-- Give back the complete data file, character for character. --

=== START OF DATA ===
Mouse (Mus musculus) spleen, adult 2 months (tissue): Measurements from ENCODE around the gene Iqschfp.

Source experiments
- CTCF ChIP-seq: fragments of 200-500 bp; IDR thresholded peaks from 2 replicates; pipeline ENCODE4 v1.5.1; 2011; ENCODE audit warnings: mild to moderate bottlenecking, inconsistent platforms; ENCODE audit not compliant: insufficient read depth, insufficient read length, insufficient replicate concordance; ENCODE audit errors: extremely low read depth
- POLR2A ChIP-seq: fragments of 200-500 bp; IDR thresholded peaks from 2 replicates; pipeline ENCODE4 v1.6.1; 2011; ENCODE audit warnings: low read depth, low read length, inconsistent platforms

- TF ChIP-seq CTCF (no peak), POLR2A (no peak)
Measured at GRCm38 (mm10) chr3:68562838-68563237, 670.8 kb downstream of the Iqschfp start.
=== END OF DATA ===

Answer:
Mouse (Mus musculus) spleen, adult 2 months (tissue): Measurements from ENCODE around the gene Iqschfp.

Source experiments
- CTCF ChIP-seq: fragments of 200-500 bp; IDR thresholded peaks from 2 replicates; pipeline ENCODE4 v1.5.1; 2011; ENCODE audit warnings: mild to moderate bottlenecking, inconsistent platforms; ENCODE audit not compliant: insufficient read depth, insufficient read length, insufficient replicate concordance; ENCODE audit errors: extremely low read depth
- POLR2A ChIP-seq: fragments of 200-500 bp; IDR thresholded peaks from 2 replicates; pipeline ENCODE4 v1.6.1; 2011; ENCODE audit warnings: low read depth, low read length, inconsistent platforms

- TF ChIP-seq CTCF (no peak), POLR2A (no peak)
Measured at GRCm38 (mm10) chr3:68562838-68563237, 670.8 kb downstream of the Iqschfp start.